People v. Clark, 45 Cal.App.4th 1147 (CA Ct. App. 1996)
Date: May 16, 1996
People v. Clark
45 Cal.App.4th 1147 (1996)
THE PEOPLE, Plaintiff and Respondent, v. HARVEY LEE CLARK, Defendant and Appellant.
Docket No. D023104.
Court of Appeals of California, Fourth District, Division One.
May 16, 1996.
Greg M. Kane, under appointment by the Court of Appeal, for Defendant and Appellant.
Daniel E. Lungren, Attorney General, George Williamson, Chief Assistant Attorney General, Gary W. Schons, Assistant Attorney General, Holly D. Wilkens and Bradley A. Weinreb, Deputy Attorneys General, for Plaintiff and Respondent.
A jury convicted Harvey Lee Clark of possession of methamphetamine (Health & Saf. Code, § 11377, subd. (a)), possession of methamphetamine while armed with a loaded, operable firearm (Health & Saf. Code, § 11370.1, subd. (a)) and being a felon in possession of a firearm (Pen. Code, § 12021, subd. (a)(1)). Clark admitted he had suffered a prior prison term within the meaning of Penal Code section 667.5, subdivision (b).
On appeal, Clark contends the court erred in instructing the jury on a “loaded” firearm and the firearm, as a matter of law, was not loaded. Clark also contends the evidence was insufficient to support a finding he possessed or was “armed” with a firearm, and his conviction for possession of methamphetamine must be reversed “because the case was a close one and the court committed numerous errors having a highly prejudicial cumulative effect.” We conclude, as a matter of law, the firearm here was not loaded within the meaning of Health and Safety Code section 11370.1, subdivision (a) and accordingly, we reverse the conviction on that count. In all other respects, we affirm.
On September 1, 1994, the sheriff’s narcotics unit executed a search warrant on a motorhome where Clark and his girlfriend Jina Paradise were living.
Among the items seized were a shotgun, a paper bindle containing methamphetamine in a small black pouch for a muscle stimulation device belonging to Clark, a glass pipe used for smoking drugs and a scale. The sheriff’s deputies also seized a jewelry box which contained a plastic baggie containing an off-white powdery residue, a glass container containing an off-white powdery substance inside and two straws for inhaling drugs.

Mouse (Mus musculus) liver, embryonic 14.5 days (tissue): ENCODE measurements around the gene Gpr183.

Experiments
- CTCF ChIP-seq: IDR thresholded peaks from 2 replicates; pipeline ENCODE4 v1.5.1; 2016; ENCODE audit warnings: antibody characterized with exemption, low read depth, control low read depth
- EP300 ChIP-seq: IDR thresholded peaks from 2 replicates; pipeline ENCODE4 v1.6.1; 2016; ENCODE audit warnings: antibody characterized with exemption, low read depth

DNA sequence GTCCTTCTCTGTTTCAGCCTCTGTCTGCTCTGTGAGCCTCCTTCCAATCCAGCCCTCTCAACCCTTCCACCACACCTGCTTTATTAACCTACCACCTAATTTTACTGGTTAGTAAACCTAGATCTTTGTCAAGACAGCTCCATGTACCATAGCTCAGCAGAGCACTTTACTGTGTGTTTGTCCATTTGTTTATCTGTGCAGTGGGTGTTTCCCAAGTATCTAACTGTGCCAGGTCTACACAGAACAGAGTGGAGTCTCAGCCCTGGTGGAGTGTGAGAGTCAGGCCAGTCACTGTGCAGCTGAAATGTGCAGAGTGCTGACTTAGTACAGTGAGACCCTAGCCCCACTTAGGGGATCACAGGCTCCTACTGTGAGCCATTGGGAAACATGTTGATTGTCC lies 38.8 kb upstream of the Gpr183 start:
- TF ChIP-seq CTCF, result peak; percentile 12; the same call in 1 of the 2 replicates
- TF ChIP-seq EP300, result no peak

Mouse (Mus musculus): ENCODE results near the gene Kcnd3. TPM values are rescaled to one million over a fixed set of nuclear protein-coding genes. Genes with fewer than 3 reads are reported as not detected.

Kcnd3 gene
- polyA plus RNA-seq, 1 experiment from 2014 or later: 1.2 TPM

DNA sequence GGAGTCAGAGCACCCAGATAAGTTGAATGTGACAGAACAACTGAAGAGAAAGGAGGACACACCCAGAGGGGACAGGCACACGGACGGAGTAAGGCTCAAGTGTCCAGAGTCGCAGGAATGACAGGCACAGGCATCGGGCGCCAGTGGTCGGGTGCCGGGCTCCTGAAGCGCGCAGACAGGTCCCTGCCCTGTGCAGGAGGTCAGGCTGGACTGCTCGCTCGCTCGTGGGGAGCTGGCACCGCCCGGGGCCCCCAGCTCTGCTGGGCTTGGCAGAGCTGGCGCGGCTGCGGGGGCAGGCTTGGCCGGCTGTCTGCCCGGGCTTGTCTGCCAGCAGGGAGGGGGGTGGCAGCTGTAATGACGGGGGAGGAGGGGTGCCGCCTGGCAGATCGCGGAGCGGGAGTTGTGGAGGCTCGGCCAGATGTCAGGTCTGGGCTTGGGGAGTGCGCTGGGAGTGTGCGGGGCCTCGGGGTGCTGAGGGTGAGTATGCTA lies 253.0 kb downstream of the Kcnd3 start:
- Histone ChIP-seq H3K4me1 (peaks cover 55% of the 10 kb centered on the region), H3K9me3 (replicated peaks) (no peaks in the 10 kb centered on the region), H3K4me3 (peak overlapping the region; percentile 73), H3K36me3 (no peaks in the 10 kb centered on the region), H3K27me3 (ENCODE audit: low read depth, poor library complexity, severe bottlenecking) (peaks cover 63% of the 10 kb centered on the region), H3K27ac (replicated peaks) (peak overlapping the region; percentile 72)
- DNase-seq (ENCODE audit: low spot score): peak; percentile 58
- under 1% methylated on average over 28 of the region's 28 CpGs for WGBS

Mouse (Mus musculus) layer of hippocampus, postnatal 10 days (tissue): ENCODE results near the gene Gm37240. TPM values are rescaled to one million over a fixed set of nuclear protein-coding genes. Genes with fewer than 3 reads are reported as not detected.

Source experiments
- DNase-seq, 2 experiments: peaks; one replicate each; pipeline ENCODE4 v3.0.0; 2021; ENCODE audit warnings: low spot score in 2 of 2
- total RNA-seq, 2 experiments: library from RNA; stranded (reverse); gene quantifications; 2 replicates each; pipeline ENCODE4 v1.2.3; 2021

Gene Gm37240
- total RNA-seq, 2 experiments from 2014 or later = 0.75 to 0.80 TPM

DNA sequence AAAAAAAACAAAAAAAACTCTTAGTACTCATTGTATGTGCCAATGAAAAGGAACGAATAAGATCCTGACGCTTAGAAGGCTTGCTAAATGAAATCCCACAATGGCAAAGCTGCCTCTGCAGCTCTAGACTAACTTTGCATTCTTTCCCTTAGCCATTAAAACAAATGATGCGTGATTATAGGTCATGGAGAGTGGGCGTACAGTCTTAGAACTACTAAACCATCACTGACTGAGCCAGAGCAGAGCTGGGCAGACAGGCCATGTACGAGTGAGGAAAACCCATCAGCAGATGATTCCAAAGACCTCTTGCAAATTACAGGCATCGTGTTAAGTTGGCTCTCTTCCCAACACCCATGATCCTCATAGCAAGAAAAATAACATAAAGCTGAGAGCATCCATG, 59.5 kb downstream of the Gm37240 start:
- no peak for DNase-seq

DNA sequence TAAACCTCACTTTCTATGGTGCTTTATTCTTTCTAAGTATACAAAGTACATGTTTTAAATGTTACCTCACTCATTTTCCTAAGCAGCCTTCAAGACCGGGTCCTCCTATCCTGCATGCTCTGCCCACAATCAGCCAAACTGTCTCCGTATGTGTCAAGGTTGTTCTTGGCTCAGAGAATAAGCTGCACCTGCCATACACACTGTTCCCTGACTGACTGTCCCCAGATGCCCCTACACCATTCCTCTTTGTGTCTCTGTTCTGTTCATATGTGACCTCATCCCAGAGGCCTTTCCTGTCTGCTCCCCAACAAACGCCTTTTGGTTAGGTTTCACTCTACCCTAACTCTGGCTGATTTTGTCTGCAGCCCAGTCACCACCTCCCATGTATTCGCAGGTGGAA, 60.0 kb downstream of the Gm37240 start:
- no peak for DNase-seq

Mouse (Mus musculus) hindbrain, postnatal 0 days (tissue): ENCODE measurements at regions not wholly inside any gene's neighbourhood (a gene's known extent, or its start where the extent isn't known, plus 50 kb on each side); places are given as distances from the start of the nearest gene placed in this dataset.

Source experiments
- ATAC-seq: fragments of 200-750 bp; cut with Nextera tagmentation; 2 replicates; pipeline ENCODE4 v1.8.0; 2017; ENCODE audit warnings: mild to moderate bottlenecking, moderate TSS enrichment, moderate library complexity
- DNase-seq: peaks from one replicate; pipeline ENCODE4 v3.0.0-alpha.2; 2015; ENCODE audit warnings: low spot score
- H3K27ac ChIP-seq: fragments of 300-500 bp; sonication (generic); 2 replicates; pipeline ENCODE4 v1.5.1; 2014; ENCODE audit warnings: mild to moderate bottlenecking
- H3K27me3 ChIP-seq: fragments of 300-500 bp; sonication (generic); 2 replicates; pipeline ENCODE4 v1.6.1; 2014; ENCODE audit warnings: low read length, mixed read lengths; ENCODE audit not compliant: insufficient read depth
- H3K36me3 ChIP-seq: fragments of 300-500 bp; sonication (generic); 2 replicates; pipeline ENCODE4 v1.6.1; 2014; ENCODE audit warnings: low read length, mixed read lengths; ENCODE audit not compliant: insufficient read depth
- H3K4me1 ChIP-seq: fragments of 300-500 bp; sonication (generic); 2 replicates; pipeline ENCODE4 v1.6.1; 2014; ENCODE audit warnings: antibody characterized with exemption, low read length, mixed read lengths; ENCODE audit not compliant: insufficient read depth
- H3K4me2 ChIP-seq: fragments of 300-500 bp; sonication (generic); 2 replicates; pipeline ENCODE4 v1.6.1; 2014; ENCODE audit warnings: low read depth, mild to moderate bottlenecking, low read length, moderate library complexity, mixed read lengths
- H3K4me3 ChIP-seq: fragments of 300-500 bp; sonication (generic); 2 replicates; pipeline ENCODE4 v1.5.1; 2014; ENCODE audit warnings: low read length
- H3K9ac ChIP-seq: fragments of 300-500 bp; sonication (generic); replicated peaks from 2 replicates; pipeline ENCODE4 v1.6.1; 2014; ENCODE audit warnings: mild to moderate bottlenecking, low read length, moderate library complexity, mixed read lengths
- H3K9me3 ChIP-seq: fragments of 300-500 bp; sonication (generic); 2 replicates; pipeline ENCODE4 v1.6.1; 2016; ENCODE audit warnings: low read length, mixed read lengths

Clark told a sheriff’s deputy he had been living in the motorhome for three months. He initially denied any knowledge of the shotgun or the drugs but later admitted he knew the shotgun was in the motorhome. He stated it belonged to someone else.
Paradise testified Clark had been living in the motorhome for three months; she had been staying there about three days. She had seen Clark in possession of drugs in the past. He kept his drugs in the black pouch. About three days before the search, she had used drugs with Clark; the drugs had been in a plastic baggie. She believed the methamphetamine found in the motorhome belonged to Clark. She testified the jewelry box belonged to Clark although she kept a few items in there.
Paradise testified she found the shotgun in the motorhome “a long time before” on the upper shelf of a cabinet above the bed. She told Clark about it and he checked into it. Clark surmised it belonged to the owner of the motorhome. The owner of the motorhome would come by quite often and drop off items and leave his clothes there.